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Lunch topic: Death

by Tom Hasslinger
| April 23, 2010 9:00 PM

COEUR d'ALENE - A nurse, a doctor, a law enforcement officer, dead people and Republicans.

Quite a mesh Thursday afternoon. The qualifications for studying the deceased played center stage at the coroners debate luncheon, hosted by the Kootenai County Reagan Republicans.

Three Republican candidates, Tom Cronin, Douglas Stafford, and Debbie Wilkey, are vying for the post vacated by retiring coroner Dr. Robert West.

And each offered their diverse medical, investigative and working experiences as why they would be best for the post.

"You have to have your feet in both fields," said Wilkey, deputy coroner, of her experience as a law enforcement officer and nurse. "And I have both of those."

She said her work as deputy under West has given her a firsthand account of what the position requires, and her years as a nurse in emergency rooms have given her a closer understanding of death as it happens.

"A coroner has an intimate relationship with you when you die," she said of her experience with patients in hospital care.

The job is about understanding the physical reasons for a person's passing, and the best training ground for grasping that knowledge is in the medical field, Stafford said.

Stafford, a board certified general surgeon who completed his surgical residency at the University of North Dakota, is still doing surgery at his new practice, Vein Clinics Northwest in Coeur d'Alene.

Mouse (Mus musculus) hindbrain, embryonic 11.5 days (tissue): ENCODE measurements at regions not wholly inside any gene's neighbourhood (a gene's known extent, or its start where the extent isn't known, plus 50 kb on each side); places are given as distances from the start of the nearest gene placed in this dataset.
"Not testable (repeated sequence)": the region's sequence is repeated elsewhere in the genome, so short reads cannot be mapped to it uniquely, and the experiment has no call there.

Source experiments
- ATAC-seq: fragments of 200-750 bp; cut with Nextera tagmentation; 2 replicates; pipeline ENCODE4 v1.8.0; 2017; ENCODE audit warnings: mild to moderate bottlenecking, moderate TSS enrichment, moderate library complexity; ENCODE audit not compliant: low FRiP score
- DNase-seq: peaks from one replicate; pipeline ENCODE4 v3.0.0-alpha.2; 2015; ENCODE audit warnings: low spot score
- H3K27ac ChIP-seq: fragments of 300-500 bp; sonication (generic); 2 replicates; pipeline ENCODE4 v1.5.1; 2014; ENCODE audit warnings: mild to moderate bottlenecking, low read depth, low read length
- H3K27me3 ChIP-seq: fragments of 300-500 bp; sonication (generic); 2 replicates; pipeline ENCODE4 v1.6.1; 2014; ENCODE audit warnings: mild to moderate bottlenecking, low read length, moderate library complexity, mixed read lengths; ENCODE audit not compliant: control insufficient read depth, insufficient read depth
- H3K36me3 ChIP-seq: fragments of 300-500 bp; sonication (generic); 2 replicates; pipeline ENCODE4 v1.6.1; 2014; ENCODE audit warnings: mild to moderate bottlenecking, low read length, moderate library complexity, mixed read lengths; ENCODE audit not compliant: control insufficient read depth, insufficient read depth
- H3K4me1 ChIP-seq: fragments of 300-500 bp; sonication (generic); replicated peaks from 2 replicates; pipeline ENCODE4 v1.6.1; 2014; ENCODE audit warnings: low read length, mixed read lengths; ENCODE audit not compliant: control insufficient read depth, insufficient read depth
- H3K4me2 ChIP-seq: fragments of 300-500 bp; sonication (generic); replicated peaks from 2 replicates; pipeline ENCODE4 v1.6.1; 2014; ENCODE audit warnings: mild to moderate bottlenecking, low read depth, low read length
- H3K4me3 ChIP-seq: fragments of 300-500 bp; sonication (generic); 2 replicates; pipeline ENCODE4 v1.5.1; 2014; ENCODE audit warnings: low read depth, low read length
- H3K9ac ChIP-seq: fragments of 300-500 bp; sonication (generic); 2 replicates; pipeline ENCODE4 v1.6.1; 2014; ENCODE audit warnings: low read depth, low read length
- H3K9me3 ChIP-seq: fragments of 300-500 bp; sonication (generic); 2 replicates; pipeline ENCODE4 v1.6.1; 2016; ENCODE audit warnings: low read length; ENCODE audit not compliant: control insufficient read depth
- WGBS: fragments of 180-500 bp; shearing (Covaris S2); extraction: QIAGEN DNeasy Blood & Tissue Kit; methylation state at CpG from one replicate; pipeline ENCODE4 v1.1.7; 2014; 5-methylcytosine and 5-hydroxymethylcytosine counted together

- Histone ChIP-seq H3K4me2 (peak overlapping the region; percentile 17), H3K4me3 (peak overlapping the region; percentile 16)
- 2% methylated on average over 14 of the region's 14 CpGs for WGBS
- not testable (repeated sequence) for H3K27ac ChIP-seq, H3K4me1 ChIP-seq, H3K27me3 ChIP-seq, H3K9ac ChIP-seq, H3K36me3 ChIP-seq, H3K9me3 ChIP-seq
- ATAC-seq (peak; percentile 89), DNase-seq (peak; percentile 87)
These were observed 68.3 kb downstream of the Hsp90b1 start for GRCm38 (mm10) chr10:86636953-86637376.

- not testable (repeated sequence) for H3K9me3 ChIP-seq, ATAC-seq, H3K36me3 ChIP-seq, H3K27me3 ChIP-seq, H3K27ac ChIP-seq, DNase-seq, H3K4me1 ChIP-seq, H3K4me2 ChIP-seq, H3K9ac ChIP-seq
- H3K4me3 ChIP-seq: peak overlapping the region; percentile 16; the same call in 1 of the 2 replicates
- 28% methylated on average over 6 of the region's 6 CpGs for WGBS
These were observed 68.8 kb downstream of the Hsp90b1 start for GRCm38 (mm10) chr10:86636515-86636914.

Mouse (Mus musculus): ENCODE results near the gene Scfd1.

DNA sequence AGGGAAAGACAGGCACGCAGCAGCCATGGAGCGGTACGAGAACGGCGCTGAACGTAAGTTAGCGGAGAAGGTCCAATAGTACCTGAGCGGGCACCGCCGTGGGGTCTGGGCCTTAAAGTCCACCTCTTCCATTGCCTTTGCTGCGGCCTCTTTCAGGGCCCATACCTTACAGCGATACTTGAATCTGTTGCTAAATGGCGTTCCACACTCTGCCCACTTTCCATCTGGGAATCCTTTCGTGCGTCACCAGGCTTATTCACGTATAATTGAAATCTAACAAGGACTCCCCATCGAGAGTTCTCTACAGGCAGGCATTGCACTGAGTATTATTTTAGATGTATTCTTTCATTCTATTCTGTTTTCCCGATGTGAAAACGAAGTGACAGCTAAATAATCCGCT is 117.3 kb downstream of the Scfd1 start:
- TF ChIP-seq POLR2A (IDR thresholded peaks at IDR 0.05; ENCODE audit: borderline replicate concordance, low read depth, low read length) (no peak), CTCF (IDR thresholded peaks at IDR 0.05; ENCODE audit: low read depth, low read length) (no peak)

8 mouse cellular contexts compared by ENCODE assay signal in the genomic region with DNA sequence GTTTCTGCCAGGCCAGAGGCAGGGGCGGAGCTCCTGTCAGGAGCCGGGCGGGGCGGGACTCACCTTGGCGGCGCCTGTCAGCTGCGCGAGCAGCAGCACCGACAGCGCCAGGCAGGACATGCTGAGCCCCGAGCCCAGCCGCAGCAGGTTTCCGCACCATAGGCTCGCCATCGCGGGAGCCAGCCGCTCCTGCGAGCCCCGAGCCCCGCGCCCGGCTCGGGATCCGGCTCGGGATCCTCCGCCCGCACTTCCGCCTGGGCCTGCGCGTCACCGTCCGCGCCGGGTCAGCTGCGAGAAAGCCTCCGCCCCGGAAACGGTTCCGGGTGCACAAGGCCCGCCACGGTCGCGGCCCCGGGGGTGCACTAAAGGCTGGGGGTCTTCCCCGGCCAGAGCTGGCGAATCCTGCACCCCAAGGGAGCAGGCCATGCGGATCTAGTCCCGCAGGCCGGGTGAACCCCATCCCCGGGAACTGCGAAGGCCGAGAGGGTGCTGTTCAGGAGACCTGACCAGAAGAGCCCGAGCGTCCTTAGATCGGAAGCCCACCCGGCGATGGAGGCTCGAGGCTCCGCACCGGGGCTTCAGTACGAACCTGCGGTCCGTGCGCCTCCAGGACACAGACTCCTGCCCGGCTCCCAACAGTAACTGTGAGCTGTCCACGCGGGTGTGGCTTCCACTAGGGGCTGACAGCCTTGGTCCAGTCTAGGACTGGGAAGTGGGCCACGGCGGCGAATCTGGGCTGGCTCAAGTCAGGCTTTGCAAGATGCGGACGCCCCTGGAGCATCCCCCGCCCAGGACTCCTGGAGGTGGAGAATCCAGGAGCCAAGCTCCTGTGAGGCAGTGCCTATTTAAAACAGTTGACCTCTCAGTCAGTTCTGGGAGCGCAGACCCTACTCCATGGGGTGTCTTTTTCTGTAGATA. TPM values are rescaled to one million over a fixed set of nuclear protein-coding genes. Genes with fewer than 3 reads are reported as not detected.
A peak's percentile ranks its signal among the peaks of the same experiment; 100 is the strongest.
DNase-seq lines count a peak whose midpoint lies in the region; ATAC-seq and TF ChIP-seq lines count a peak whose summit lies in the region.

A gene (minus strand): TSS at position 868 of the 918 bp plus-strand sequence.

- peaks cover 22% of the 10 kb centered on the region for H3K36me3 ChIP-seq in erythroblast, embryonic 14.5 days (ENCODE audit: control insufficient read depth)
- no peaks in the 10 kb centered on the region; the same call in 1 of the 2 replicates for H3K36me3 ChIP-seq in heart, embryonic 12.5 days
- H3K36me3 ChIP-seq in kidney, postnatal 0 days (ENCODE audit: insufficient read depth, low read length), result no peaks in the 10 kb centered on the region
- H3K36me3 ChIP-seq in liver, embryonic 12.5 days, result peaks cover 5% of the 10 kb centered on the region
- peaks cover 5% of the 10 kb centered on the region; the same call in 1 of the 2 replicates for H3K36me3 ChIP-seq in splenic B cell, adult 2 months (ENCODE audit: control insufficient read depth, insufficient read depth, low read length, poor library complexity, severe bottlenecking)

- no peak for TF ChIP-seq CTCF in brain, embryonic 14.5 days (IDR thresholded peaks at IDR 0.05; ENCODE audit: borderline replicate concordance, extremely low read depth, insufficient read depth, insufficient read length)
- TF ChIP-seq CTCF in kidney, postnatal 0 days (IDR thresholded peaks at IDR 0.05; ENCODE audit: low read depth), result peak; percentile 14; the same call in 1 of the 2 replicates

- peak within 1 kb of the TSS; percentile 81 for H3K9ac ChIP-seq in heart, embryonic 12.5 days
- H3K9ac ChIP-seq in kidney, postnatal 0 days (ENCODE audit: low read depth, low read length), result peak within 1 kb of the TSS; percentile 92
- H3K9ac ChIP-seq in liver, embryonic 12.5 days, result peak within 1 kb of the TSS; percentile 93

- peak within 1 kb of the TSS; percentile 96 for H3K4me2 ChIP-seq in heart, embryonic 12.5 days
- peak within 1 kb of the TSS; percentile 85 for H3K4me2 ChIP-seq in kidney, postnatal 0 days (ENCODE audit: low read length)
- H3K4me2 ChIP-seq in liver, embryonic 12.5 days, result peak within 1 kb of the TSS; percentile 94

"It adds a knowledge to the position that can't be obtained in other ways," Stafford said, adding that the majority of deaths are caused by natural causes. "I understand the relationship with organ failure and why that leads to death."

He said he wouldn't give up his practice if he were elected but ensured the crowd he would devote his full attention to the new position.

Cronin has served as police chief for the city of Coeur d'Alene and the Coeur d'Alene Tribe and was with Chicago law enforcement for 31 years, many of them as a police investigator dealing with violent crimes.

Having also worked with the FBI's behavioral science unit, he learned the nuances of death investigation, he said, an expertise he will bring to the position.

"You don't get these things from books. I've been very fortunate to have those kinds of experiences," he said of the investigations. "This is death. The day for the doctor was the day before. The coroner starts the day after."

The candidates, who fielded questions from the luncheon group at The Song Bird Theater, will square off in the May 25 primary. The winner will face Jody DeLuca Hissong, a Democrat, on the November ballot.

"If you took two of the candidates and formed them together you'd have one respectable replacement for Dr. West," Wilkey said of the shoes needed to fill West's replacement.

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